But I don’t trust Gamestop. And I don’t blame anyone for not trusting Gamestop in this situation. If they’ve gutted new games just to call them “used,” then customers are paying $50 for the “new game” price and $40 for seller’s dishonesty.

    Now, it’s not like I imagine Gamestop is scratching discs and such to make their story better (I hope), but if this is true, they are tampering with a product and selling it at a higher price. Even just breaking the plastic seal is tampering. When potential tampering and dishonesty enter the mix, no one should feel like they should pay more than a cent for the product being offered. Yes, supply and demand is a factor, but in a free market there are also things called consumer rights which should always be considered first and foremost.

  • zeezee

    This is really quite simple, actually. GameStop or NOA either had:

    A. Enough extra copies to fulfill typical game warranty requirements. In the event that all sold retail copies have either exceeded their warranty deadlines, then they have a very large amount of unused stock that can be sold for nearly 2x the MSRP even without the case and manual. This is the going rate on Amazon and EBay as a result of the robo-pricing.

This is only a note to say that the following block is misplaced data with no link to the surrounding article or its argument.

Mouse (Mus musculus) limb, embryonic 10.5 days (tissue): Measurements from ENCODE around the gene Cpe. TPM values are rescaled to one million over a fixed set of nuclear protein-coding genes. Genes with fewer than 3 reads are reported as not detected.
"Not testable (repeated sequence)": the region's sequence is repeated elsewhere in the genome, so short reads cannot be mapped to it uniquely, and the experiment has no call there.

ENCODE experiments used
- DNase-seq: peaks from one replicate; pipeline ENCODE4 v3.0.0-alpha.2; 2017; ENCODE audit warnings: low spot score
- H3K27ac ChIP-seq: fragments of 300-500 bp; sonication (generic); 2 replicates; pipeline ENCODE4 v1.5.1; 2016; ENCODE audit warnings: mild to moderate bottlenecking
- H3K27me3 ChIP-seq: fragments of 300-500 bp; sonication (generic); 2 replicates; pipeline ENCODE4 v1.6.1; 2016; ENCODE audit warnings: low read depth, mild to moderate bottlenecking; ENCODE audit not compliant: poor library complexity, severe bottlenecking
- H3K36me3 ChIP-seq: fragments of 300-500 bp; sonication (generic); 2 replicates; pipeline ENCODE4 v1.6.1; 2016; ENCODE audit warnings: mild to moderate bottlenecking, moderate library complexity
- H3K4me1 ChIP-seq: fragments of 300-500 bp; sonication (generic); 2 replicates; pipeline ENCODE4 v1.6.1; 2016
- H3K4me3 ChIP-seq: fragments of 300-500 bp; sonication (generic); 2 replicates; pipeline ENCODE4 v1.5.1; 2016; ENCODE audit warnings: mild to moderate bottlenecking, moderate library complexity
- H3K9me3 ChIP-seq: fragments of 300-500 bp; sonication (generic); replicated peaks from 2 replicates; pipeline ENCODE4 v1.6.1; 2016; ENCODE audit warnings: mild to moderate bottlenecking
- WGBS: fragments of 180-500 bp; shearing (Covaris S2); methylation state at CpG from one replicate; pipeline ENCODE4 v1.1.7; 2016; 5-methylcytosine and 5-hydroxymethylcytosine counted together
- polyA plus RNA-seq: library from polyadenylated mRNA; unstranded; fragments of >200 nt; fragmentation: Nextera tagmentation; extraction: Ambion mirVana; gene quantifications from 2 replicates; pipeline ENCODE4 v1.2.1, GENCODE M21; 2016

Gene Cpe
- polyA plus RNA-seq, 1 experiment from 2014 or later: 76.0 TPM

B. They reprinted only the game disks since they can sell it still at nearly 2x the MSRP due to reasons noted above.

    In either case, it remains that they still control the stock as a result of their exclusivity contract for the game. If, in the event that it is retained indefinitely, it is even feasible that there could be yet another breakthrough… A magic second printing of the game, complete, much as Atlus has done. Even brand new PS2 games have recently seen a second life on Amazon, at a fraction if the previous price when it was “out of print”. Devil Summoner is one such example, as were others before it like Disgaea and some Persona titles. People still buy old games when there is enough demand.